The clergy and faithful of the Diocese continue to mourn the tragic losses of life, the needless acts of violence, the divisions among races, and the civil strife which plague many of our cities and countrysides.
Our Lord’s own words instruct us as to what our response to injustice, inequality, violence and hopelessness must be: “Whatever you do to the least of My brethren, you do it to Me” (Matthew 25:40), and “by this will all men know that you are My disciples, if you have love for one another” (John 13:15). The Saints remind us that we are blind unless we see every human being – regardless of their differences – as made in the image, and after the likeness, of God (Genesis 1:26-27). And the Sermon on the Mount challenges us to become “peacemakers, for they shall be called the sons of God.”
Rev. Dr. Martin Luther King put it this way, “Darkness cannot drive out darkness; only light can do that. Hate cannot drive out hate; only love can do that. Hate multiplies hate; violence multiplies violence in a descending spiral of destruction.”
The work of establishing justice and equality, and peace and love among all peoples in our country, cannot be achieved by one-time efforts; it must be an ongoing process of change, of repentance. And some kinds of evil, according to our Savior, are only driven out “by prayer and fasting” (Matthew 17:21).
So, I invite all of our diocesan family to join with me in a Year Dedicated to Reconciliation and An End to Civil Strife by praying and fasting on the first day of every month, beginning Wednesday, July 1: by praying the Akathist to the African Saints, and the Prayer for Racial Reconciliation (which may be downloaded here) – at 12:00 noon, and abstaining from eating lunch that day.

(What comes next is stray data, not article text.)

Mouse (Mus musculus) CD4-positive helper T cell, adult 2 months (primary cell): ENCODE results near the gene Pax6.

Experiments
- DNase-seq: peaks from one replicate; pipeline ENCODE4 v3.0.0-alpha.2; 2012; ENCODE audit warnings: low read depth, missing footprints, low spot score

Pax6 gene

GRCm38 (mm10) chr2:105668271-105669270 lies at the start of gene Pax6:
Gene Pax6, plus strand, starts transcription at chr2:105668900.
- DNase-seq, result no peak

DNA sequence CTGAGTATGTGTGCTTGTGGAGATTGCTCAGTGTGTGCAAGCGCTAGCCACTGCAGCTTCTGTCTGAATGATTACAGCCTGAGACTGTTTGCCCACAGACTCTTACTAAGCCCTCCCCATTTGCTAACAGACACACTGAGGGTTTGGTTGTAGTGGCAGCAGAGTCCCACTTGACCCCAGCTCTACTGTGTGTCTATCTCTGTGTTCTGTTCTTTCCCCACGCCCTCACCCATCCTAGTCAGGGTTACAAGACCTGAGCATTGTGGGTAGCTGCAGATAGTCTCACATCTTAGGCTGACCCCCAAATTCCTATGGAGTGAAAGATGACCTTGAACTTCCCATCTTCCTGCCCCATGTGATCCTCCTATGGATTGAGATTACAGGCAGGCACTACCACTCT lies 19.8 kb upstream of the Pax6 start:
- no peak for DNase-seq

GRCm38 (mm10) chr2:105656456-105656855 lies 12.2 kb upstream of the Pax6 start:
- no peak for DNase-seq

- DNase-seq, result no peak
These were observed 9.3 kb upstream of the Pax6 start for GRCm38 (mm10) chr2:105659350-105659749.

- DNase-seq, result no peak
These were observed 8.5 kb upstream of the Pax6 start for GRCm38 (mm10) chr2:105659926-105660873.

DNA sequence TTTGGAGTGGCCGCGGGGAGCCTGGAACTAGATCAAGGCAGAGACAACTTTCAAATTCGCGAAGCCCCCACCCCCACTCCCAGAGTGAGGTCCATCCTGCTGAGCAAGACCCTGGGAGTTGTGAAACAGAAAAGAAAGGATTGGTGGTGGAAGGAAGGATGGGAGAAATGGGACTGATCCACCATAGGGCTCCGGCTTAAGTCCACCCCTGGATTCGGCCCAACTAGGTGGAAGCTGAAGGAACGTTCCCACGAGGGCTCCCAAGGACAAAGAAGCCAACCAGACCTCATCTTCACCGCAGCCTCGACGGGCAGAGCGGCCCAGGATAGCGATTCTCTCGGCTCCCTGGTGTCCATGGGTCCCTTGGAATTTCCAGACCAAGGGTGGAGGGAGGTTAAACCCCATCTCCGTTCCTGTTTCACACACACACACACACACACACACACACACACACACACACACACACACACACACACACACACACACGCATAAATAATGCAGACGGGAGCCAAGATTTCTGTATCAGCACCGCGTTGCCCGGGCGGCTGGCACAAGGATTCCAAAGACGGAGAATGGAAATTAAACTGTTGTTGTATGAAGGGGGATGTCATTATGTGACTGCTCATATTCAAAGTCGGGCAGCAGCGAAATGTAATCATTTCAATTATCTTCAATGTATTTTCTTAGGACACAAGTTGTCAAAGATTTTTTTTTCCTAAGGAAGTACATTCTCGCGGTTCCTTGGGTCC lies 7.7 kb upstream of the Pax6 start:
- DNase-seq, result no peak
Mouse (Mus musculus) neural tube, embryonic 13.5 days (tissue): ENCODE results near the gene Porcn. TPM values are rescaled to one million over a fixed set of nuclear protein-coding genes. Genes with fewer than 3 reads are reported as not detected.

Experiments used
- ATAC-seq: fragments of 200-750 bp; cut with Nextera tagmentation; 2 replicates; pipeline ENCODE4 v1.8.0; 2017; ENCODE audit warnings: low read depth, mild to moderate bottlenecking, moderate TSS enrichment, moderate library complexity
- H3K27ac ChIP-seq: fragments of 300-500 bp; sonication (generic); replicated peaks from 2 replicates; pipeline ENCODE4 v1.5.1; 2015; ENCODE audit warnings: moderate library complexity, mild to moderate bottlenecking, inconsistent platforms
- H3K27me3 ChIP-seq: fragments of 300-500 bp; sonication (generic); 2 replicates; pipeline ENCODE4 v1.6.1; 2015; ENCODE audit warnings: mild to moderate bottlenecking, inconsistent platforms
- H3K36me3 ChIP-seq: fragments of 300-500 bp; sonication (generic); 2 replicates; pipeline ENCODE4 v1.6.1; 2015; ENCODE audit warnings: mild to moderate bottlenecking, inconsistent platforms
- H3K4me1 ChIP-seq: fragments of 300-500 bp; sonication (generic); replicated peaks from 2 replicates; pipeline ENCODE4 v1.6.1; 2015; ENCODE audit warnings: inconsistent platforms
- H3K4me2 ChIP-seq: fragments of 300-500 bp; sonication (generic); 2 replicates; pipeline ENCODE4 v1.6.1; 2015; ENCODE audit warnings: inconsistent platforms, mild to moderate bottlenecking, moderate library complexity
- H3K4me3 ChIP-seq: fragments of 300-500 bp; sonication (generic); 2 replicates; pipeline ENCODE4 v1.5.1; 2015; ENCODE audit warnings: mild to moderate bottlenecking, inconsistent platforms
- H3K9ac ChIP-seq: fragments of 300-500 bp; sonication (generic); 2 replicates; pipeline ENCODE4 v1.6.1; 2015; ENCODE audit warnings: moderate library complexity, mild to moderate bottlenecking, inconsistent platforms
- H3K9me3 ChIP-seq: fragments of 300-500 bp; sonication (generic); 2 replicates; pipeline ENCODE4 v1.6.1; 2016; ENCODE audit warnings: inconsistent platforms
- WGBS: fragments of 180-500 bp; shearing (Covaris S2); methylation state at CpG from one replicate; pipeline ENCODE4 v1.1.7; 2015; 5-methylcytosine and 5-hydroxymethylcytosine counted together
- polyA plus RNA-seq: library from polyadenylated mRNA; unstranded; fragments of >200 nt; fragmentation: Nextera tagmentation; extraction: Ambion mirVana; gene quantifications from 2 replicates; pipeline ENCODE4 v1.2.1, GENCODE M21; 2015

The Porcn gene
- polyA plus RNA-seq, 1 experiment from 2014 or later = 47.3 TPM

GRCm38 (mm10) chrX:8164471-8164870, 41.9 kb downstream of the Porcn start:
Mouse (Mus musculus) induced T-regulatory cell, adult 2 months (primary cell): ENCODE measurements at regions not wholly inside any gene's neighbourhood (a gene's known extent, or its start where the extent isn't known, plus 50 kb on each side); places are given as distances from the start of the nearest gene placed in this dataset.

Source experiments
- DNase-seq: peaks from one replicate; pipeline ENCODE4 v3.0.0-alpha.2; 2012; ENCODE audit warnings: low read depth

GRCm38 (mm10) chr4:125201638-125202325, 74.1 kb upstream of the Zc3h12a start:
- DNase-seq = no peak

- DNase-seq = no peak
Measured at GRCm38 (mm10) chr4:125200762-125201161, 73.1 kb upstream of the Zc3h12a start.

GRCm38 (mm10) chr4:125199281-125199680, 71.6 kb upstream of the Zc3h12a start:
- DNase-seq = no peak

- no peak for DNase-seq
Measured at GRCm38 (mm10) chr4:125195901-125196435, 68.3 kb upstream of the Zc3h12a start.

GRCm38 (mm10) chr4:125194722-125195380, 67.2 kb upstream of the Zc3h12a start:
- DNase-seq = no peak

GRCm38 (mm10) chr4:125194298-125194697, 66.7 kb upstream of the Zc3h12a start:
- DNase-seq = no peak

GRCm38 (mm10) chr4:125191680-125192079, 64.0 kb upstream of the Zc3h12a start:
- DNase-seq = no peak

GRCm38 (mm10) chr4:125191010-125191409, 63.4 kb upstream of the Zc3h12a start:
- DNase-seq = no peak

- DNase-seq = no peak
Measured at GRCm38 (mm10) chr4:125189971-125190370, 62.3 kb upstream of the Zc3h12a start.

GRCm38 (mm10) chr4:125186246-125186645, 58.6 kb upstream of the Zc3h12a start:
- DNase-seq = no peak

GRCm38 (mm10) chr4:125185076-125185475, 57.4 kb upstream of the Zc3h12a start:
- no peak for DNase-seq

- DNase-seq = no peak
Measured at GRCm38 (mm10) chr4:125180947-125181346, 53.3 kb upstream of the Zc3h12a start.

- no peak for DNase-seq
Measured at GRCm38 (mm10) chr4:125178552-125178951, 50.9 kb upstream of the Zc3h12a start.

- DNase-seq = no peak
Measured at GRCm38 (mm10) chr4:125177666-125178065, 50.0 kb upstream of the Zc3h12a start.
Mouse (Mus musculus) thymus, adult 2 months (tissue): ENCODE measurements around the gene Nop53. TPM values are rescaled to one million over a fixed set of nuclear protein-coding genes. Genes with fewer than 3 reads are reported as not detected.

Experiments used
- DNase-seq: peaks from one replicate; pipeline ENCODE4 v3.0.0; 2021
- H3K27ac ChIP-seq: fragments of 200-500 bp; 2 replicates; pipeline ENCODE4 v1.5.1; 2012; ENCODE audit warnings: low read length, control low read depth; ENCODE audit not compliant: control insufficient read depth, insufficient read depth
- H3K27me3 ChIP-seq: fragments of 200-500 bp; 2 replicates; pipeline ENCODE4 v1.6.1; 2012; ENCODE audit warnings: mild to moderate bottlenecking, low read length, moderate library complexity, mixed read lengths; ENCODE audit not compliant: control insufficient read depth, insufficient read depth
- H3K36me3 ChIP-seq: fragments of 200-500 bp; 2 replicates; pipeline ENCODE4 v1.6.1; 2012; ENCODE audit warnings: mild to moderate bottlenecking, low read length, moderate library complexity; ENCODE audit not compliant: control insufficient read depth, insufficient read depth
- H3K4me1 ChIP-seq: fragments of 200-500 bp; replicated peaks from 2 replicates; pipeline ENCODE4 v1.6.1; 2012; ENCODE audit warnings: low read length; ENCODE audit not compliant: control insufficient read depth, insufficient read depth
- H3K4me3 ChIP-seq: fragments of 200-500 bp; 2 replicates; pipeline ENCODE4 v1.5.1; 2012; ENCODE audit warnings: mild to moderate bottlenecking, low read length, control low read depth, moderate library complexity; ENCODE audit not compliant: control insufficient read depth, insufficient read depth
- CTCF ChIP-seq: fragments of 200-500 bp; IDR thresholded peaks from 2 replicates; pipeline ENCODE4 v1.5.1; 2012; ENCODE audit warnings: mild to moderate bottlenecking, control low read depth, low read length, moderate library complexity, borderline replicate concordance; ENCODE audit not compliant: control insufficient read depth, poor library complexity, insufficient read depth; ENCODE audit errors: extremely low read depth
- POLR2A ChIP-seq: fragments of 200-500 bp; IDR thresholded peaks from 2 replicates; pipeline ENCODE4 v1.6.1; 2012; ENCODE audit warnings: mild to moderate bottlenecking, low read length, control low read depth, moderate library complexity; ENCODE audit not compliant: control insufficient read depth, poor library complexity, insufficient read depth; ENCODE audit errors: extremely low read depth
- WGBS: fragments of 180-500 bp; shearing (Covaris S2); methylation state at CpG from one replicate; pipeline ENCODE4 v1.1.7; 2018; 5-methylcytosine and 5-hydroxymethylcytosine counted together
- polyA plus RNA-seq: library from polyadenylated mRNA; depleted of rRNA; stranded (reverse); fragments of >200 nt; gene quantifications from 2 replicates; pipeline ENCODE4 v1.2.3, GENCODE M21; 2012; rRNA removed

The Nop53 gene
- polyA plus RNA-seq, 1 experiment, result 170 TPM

If you cannot pray and fast at noon on that day, then choose another meal from which to fast, and another time to pray the Akathist … or at least offer the Prayer for Racial Reconciliation, which is at the conclusion of the service, if that is all that you have time to do.
We ask the Lord to help us become instruments of peace and reconciliation … for those who truly pray and fast for this cause, cannot be at the same time instruments of hatred and violence.
May Our Lord bring an end to the strife that divides the people of this country from one another … may He make us instruments of that process … and, may He grant mercy and blessed repose to all those who have been taken from us in acts of hatred and fear. May their memory be eternal!